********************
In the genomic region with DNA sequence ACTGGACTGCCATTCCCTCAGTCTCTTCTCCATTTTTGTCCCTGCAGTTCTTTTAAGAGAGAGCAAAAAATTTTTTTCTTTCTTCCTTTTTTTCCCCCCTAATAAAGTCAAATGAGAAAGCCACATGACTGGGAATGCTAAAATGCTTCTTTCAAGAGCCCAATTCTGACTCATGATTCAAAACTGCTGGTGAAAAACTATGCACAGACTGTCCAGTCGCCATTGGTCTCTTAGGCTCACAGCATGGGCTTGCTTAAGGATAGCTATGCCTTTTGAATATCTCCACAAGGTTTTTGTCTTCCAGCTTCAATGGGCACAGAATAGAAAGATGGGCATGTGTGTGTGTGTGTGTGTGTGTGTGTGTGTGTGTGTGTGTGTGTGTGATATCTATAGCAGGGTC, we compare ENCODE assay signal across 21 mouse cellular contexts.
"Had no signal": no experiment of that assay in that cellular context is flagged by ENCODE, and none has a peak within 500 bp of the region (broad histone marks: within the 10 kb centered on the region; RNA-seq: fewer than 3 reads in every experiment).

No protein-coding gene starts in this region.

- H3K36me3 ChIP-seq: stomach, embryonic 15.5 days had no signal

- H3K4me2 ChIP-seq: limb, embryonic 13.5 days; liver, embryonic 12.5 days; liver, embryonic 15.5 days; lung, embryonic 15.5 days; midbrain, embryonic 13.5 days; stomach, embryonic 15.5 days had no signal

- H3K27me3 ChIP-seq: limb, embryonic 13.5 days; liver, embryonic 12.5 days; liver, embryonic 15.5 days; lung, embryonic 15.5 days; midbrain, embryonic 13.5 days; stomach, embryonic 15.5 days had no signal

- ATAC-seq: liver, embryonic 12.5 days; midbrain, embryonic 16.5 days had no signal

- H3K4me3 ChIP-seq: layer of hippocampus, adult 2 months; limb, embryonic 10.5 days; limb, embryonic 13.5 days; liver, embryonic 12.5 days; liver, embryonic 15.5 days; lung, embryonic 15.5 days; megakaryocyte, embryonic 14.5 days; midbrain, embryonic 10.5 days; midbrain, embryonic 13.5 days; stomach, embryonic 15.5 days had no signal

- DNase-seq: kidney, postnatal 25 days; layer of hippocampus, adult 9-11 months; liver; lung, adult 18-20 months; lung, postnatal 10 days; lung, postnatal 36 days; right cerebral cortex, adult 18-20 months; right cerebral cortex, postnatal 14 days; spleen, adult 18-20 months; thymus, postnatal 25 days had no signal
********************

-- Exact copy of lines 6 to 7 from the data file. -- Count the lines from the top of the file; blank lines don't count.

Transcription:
- H3K27me3 ChIP-seq: limb, embryonic 13.5 days; liver, embryonic 12.5 days; liver, embryonic 15.5 days; lung, embryonic 15.5 days; midbrain, embryonic 13.5 days; stomach, embryonic 15.5 days had no signal

- ATAC-seq: liver, embryonic 12.5 days; midbrain, embryonic 16.5 days had no signal